UBS said it has trimmed its second-quarter forecasts for EBITDA at Las Vegas Sands and MGM Resorts because of low VIP volumes and hold.
The firm said gross gaming revenues gained 6 percent in the second quarter compared with the year-ago period, but are down 11 percent from the first quarter. It expects VIP volumes to be down 6 percent year-on-year, while mass revenues forged ahead with growth of 33 percent from a year ago. It noted however, that premium mass is not entirely insulated from the weakness in the upper tier of the market, and that sequentially mass revenue probably declined 2 percent from the first quarter.
Las Vegas Sands is likely to have lost market share across all segments, with a shift of about 60 tables in Dragon Palace in early May to accommodate the opening of a new premium mass area, likely to have proved disruptive.
The company is likely to report the highest year-on-year EBITDA growth, up about 30 percent, UBS said.
Both Wynn Resorts and MGM had a “tough” second quarter. Wynn is likely to report a gain of 18 percent in EBITDA, with mass results improving, but the biggest sequential drop in VIP volumes.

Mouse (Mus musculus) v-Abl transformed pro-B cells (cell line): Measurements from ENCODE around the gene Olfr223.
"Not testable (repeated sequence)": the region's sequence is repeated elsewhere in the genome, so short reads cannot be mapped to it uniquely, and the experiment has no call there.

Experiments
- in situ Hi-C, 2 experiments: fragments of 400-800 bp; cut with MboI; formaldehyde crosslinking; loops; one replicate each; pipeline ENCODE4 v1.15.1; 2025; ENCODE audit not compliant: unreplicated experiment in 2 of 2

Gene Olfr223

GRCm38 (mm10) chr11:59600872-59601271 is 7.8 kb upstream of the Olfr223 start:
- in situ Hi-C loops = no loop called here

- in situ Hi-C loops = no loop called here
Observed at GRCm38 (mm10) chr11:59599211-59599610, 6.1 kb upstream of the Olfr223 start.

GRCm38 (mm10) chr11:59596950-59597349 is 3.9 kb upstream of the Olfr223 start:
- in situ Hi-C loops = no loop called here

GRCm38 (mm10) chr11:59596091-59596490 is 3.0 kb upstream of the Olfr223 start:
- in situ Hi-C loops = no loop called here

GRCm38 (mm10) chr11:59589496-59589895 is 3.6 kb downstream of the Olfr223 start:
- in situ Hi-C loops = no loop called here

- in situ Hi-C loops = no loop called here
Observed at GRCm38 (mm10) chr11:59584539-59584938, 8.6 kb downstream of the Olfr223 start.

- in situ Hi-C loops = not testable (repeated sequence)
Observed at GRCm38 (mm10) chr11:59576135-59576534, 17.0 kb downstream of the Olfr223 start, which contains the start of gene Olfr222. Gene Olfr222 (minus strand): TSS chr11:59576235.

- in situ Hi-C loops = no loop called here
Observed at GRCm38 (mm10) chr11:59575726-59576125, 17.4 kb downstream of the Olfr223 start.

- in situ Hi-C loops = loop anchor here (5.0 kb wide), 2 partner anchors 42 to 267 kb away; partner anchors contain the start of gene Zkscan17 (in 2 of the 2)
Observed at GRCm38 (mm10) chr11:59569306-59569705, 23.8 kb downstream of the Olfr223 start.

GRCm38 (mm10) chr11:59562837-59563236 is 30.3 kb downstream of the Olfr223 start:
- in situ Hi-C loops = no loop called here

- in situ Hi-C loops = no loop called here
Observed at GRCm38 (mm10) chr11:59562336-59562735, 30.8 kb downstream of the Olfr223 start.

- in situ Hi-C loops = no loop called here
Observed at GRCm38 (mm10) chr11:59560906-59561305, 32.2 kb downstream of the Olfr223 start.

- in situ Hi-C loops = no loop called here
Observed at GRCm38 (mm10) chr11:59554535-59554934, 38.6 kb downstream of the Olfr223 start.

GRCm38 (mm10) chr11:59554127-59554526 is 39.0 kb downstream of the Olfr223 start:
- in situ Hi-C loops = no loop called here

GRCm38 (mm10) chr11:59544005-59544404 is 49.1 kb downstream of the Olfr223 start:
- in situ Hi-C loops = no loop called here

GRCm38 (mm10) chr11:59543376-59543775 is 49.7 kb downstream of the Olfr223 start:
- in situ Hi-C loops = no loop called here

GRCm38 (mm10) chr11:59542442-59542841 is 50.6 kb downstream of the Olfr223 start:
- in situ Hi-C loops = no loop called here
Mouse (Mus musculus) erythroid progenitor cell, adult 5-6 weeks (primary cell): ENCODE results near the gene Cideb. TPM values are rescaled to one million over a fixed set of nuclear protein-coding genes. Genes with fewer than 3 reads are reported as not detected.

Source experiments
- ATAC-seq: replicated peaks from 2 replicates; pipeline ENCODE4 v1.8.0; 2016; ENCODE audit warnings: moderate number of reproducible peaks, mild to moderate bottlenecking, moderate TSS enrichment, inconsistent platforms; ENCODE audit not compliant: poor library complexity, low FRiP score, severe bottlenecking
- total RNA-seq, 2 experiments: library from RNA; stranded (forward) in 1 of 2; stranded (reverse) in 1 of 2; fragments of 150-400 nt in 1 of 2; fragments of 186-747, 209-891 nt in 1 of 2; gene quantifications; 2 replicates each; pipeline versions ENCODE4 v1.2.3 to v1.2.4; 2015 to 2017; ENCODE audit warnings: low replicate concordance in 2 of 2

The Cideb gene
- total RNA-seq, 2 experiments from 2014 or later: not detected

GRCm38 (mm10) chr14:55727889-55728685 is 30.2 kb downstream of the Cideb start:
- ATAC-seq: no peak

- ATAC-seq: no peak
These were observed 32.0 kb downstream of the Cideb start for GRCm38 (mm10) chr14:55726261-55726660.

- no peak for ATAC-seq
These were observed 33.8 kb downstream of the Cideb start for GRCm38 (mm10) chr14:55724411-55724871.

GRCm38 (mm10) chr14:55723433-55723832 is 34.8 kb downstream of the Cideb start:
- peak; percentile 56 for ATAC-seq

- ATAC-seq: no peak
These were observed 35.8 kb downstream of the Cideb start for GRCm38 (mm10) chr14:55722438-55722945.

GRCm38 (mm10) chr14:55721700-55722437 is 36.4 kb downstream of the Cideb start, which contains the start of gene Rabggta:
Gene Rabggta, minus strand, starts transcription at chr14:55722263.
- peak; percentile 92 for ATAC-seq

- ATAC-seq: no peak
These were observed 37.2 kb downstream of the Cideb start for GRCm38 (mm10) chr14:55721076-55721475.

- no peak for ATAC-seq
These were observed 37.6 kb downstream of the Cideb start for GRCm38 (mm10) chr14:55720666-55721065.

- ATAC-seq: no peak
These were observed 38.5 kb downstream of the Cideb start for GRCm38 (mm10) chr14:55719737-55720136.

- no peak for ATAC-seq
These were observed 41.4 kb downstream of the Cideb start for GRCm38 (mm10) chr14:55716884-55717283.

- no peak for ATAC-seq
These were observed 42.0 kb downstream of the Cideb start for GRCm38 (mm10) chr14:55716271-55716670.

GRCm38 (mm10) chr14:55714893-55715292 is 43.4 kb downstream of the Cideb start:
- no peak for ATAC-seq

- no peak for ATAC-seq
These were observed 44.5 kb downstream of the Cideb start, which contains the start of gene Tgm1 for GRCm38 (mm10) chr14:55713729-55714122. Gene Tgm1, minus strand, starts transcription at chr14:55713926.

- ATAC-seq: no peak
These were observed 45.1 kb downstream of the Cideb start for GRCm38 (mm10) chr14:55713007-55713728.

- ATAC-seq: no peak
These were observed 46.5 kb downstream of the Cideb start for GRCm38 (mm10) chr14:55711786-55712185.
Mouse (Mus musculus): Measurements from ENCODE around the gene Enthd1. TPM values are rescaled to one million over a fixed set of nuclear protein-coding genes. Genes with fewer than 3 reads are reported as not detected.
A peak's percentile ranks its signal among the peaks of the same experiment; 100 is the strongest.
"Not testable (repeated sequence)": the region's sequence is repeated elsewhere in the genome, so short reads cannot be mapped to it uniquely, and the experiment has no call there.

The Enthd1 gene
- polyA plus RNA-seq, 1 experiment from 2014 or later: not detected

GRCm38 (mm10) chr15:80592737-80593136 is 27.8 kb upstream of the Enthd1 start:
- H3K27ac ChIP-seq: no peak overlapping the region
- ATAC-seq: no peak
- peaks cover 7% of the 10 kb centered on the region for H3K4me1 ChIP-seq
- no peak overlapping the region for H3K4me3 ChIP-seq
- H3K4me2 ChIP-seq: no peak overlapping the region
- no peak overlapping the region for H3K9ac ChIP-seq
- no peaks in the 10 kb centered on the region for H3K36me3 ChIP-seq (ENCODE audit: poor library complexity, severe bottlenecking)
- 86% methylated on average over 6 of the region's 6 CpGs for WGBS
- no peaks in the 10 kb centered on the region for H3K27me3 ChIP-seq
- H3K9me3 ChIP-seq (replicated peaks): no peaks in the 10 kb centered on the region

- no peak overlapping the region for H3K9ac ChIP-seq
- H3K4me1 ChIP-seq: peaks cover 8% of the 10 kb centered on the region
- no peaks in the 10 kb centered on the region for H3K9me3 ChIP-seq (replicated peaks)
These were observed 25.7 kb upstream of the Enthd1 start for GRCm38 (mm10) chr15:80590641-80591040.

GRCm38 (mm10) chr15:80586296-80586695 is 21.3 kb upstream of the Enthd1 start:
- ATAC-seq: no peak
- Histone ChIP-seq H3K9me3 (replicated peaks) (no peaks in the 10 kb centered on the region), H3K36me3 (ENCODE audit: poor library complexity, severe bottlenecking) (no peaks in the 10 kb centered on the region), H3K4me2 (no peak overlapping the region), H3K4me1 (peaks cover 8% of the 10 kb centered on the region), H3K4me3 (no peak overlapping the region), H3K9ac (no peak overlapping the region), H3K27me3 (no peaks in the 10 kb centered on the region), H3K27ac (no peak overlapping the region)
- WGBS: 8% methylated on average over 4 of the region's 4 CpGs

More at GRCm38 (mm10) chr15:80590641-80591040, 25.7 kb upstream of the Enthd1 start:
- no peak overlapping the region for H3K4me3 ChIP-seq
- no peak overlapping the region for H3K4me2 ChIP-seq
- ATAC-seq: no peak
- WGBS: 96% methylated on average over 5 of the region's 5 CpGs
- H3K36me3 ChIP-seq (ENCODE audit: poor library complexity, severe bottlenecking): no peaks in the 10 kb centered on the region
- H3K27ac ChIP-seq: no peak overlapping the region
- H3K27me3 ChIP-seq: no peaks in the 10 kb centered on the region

MGM is likely to report a 4 percent gain from last year in Macau EBITDA, while sequentially it will see a drop of 11 percent. The company remains focused on maximizing yield, for example deploying five-seat baccarat tables in some areas, it said.
MPEL is likely to report in line with overall industry trends, while Galaxy Entertainment has been taking market share in VIP, it said.
UBS said the weakness in VIP volumes may be accelerating a shift to the mass market, with operators moving about 200 tables from VIP sectors, or 3 to 4 percent of total table capacity, so far this year.
LVS’s second-quarter EBITDA estimate was cut to $857 million from $885 million, MGM goes from $245 million to $229 million, while Wynn was raised to $342 million from $331 million.